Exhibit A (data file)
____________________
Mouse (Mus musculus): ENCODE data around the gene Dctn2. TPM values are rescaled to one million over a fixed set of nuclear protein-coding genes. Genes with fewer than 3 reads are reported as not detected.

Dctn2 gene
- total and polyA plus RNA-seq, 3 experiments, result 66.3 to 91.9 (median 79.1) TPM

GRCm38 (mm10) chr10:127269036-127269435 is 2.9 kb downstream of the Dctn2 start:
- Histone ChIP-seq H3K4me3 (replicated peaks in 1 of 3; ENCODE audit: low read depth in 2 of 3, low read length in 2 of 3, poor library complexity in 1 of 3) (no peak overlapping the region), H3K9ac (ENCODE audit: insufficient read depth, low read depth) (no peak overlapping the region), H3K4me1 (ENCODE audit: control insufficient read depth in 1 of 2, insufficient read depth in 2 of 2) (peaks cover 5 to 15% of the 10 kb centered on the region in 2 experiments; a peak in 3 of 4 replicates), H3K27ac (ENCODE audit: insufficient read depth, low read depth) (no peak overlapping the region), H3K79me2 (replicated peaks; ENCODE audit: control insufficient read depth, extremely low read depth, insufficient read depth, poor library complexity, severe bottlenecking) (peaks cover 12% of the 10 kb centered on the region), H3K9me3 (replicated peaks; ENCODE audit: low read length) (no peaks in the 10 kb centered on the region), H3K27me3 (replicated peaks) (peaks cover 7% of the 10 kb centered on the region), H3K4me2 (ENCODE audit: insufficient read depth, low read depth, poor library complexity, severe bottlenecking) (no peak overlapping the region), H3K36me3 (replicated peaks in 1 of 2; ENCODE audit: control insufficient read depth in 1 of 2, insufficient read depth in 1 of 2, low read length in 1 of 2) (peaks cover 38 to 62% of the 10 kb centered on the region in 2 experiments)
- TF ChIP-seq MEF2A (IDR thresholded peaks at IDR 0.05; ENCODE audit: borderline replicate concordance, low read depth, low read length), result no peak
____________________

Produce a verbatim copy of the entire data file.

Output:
Mouse (Mus musculus): ENCODE data around the gene Dctn2. TPM values are rescaled to one million over a fixed set of nuclear protein-coding genes. Genes with fewer than 3 reads are reported as not detected.

Dctn2 gene
- total and polyA plus RNA-seq, 3 experiments, result 66.3 to 91.9 (median 79.1) TPM

GRCm38 (mm10) chr10:127269036-127269435 is 2.9 kb downstream of the Dctn2 start:
- Histone ChIP-seq H3K4me3 (replicated peaks in 1 of 3; ENCODE audit: low read depth in 2 of 3, low read length in 2 of 3, poor library complexity in 1 of 3) (no peak overlapping the region), H3K9ac (ENCODE audit: insufficient read depth, low read depth) (no peak overlapping the region), H3K4me1 (ENCODE audit: control insufficient read depth in 1 of 2, insufficient read depth in 2 of 2) (peaks cover 5 to 15% of the 10 kb centered on the region in 2 experiments; a peak in 3 of 4 replicates), H3K27ac (ENCODE audit: insufficient read depth, low read depth) (no peak overlapping the region), H3K79me2 (replicated peaks; ENCODE audit: control insufficient read depth, extremely low read depth, insufficient read depth, poor library complexity, severe bottlenecking) (peaks cover 12% of the 10 kb centered on the region), H3K9me3 (replicated peaks; ENCODE audit: low read length) (no peaks in the 10 kb centered on the region), H3K27me3 (replicated peaks) (peaks cover 7% of the 10 kb centered on the region), H3K4me2 (ENCODE audit: insufficient read depth, low read depth, poor library complexity, severe bottlenecking) (no peak overlapping the region), H3K36me3 (replicated peaks in 1 of 2; ENCODE audit: control insufficient read depth in 1 of 2, insufficient read depth in 1 of 2, low read length in 1 of 2) (peaks cover 38 to 62% of the 10 kb centered on the region in 2 experiments)
- TF ChIP-seq MEF2A (IDR thresholded peaks at IDR 0.05; ENCODE audit: borderline replicate concordance, low read depth, low read length), result no peak